Architects: Höweler + Yoon Architecture
Text by Eric Höweler and J. Meejin Yoon, Höweler + Yoon Architecture
Boswash, the megalopolis spanning from Boston to Washington D.C., which is home to fifty-three million people and one-third of the country's gross domestic product, has passed from exception to norm. Yet, Boswash was imaginable only retroactively: a continentally scaled afterthought built in strands of interstates, self-similar subdivisions, and networks of infrastructure. This megacity region – defined by sprawling networks of suburbs, exurbs, and high-density urban corridors – boomed from six to fifty million inhabitants decades before its existence was collectively registered. Connected, divided, and inscribed with the infrastructures of mobility, communication, and economics, this territory of leftovers strung along the interstate highway I-95, was discovered by geographers and urban theorists in the accumulated accidents of each individual city’s modernization.
Constructed from outdated dreams and now-defunct infrastructures, Boswash is the residue left behind when traditional notions of the city no longer hold sway. Thus, its inhabitants’ individual cognitive maps might still align with much older spatial boundaries, defining the edges of Boswash’s various urban enclaves, voting districts, and state boundaries. In lived experience, however, these relatively clear spatial edges give way to dense matrices of unseen geographies, locales described less through politically negotiated borders and more through the edges of economic zones, climatological regions, communication infrastructures, and territories of mobility and transportation.
As infrastructure across the country has been failing, the housing developments it spawned have been foreclosed and the continent appears to have been structured in models of mobility we can no longer afford in financial, environmental, and social terms; the notions of progress that supported the continual sprawling American expansion no longer ring true. The postwar incarnation of the American Dream might be equally outdated. Its promise of the single-family home, with a front lawn and two-car garage, coupled with automobility, precipitated the postwar American suburb and its corresponding cultures (pool parties, Tupperware, and barbecues), architectural manifestations (ranchburgers, drive-throughs, and big-box stores), and neuroses (housewife blues, road rage, eating disorders). Boswash’s contemporary infrastructural coincidences and unsuspecting publics might have already begun to transform the products and manifestations (both cultural and spatial) of that American Dream.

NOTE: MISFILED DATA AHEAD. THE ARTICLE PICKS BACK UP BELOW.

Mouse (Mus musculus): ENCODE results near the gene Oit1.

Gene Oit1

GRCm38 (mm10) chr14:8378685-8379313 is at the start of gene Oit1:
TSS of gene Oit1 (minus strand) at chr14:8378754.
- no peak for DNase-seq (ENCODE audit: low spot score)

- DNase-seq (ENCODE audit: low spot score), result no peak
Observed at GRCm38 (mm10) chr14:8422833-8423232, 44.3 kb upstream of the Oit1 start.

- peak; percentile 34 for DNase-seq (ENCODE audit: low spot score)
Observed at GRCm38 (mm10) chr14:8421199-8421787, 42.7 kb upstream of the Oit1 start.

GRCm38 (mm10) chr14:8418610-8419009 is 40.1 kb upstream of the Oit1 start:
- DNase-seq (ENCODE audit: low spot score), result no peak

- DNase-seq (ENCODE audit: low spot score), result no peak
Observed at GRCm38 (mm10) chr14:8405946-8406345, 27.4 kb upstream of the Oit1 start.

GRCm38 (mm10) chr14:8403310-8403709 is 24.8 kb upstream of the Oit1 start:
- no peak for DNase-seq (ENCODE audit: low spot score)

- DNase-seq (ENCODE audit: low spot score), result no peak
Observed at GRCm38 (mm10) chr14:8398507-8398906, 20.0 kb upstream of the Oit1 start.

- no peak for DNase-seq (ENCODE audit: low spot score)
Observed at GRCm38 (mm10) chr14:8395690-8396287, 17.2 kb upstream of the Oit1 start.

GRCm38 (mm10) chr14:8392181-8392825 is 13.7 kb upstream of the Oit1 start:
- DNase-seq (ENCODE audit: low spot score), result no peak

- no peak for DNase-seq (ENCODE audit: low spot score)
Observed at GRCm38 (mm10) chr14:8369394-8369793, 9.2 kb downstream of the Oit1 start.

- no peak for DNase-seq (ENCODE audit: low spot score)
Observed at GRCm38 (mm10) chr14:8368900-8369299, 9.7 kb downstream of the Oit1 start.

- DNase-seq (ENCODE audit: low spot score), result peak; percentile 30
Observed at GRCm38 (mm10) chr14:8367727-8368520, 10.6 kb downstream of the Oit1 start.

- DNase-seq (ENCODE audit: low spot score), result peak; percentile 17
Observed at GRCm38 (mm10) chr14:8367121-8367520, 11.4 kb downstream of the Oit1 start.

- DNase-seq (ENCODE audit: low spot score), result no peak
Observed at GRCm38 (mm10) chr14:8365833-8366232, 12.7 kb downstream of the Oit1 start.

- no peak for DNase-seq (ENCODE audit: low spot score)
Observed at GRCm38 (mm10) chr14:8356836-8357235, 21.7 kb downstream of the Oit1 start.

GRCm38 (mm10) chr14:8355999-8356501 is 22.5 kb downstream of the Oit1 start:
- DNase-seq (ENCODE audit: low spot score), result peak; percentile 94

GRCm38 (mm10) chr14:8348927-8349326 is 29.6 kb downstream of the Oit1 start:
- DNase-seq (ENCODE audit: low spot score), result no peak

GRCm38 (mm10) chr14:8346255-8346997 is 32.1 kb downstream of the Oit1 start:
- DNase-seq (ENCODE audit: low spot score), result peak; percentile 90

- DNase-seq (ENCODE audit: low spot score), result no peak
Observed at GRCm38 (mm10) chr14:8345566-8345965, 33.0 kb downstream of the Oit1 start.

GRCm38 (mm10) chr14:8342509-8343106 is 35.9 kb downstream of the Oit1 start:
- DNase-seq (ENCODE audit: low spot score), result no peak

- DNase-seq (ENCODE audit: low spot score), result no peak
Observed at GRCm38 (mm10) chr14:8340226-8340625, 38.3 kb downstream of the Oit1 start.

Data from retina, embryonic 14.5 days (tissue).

Within the infrastructural leftovers of this now outdated dream lies the possibility of conceiving of Boswash not as the inevitable outcome of perfect engineering but as a highly orchestrated and deliberately produced platform from which we might imagine alternate paths, different trajectories, or new cultural dreams. To imagine an alternate life for the road and its itinerant urban effects is also to imagine its alternate augmentation in the form of new American Dreams. New iterations of occupational invention could be staged as strategies for augmenting infrastructures that engage local stakeholders in generating new possibilities for the future of personal mobility.
To treat the I-95 corridor as a platform for divergent forms of invention is ultimately to project the existence of Boswash not from the apparent monotony of the drive, but through the leveraging of I-95 as a platform for dissensus, or moments of difference accumulating around the distributed effects of infrastructural fallout. Where the drive today is numbed with the unrelenting expanse of undifferentiated urban material, the corridor might be reimagined as a platform for staging other infrastructural narratives and moments of political, social, and spatial difference, and with them, new possible incarnations of the American Dream.